Learn about best practice

The first task for the Joint Action was to carry out a series of evidence reviews looking at best practice in the areas of diagnosis and post-diagnostic support, crisis and care coordination, residential care and dementia friendly communities.  The detailed reports from each work package are available under the ‘resources’ section with a brief summary of findings below.

Diagnosis and post-diagnostic support

Diagnosis and post diagnostic support services can improve quality of life, while better care planning facilitated by high quality post-diagnostic support can also reduce preventable hospital and residential care admissions.  This work has focussed on how to effect change and improvement in dementia diagnosis rates and post diagnostic supports, including the testing of different tools and approaches for diagnosis for people with dementia.

One of the main tasks has been to provide an overview of the main benefits and risks related to the diagnosis of dementia/neuro Cognitive Disorders (NCD) from the perspective of patients, caregivers, healthcare providers and society, and depending on the level/severity of the disease of the concerned patients. This has involved a literature review and suggestions for improvements, and on-line surveys of Governments, Health Professionals and Patient/Family Associations to help understand current practices in detection, diagnosis and post-diagnosis supports through Europe.

DEMENTIA  DIAGNOSIS

This literature review indicates that the pros and the cons of dementia diagnosis must be assessed at an individual level, and tailored to the needs and wishes of patients and carers, taking a number of things into account, including the patient’s personality and mood/state of mind at the time of diagnosis disclosure.  These are considered in combination with the family/patient’s living environment, and social and financial resources, and the available healthcare and social care systems, and post-diagnostic supports which can vary significantly from one country to another. The manner of communication and the choice of the words used for the diagnostic disclosure seem to be crucial for the patient, affecting his/her own reaction and those of his/her relatives, facing the disease.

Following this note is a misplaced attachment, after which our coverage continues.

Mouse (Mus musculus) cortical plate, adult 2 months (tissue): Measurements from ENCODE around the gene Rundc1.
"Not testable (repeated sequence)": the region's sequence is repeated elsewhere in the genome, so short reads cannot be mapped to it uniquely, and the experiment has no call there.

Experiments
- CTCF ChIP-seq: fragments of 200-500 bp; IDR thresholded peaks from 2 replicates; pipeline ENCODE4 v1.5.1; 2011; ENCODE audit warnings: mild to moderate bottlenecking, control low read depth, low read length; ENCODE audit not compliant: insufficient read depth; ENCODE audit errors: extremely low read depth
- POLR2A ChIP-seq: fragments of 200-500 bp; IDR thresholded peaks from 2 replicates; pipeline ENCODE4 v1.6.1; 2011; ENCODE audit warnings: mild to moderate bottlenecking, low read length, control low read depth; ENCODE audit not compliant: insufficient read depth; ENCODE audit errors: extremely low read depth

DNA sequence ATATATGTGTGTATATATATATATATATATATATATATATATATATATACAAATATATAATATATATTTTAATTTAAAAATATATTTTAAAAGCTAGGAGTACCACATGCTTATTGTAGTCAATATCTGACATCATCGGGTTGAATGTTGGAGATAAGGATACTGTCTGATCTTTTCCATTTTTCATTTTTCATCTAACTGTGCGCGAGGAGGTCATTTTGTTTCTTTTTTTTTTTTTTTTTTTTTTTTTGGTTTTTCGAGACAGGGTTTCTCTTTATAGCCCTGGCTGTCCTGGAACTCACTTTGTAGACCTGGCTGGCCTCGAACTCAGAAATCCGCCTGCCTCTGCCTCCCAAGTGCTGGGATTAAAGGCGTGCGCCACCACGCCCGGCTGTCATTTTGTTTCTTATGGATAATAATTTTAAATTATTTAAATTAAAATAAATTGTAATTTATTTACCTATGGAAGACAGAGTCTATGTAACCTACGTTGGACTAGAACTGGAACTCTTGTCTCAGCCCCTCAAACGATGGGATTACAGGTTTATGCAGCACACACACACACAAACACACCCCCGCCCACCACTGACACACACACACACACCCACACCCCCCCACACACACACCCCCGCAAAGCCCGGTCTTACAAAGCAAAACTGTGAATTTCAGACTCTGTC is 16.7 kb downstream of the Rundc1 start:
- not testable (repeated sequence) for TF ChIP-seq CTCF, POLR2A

Crisis and Care Coordination

A crisis where the person with dementia, or their primary carer has an acute episode of illness or trauma, can lead to the person with dementia being admitted to hospital or a residential care institution. Such admissions are often unnecessary and the result of limited access to alternative and more appropriate care, or lack of care coordination between health and care providers. This in turn can lead to changes in patients’ behaviour as a result of their changed circumstances.  Crisis support and good practice can significantly reduce strain on care-delivery systems and reduce family distress during such crises.

This work has focused on how to effect change and improvement in care co-ordination and crisis response services for people with dementia.

To do this, a mapping exercise was carried out and recommendations made, based on a review of relevant research and practices in dementia care coordination and crisis response services for people with dementia. The work has set about identifying models and good/best practice experience of structure and care organisation in Europe with a focus on the management of BPSD and other specific types of crisis; and it has looked at the adoption of a case management model of care organisation which:

  • Reduces nursing home admission or hospitalisation of patients with dementia;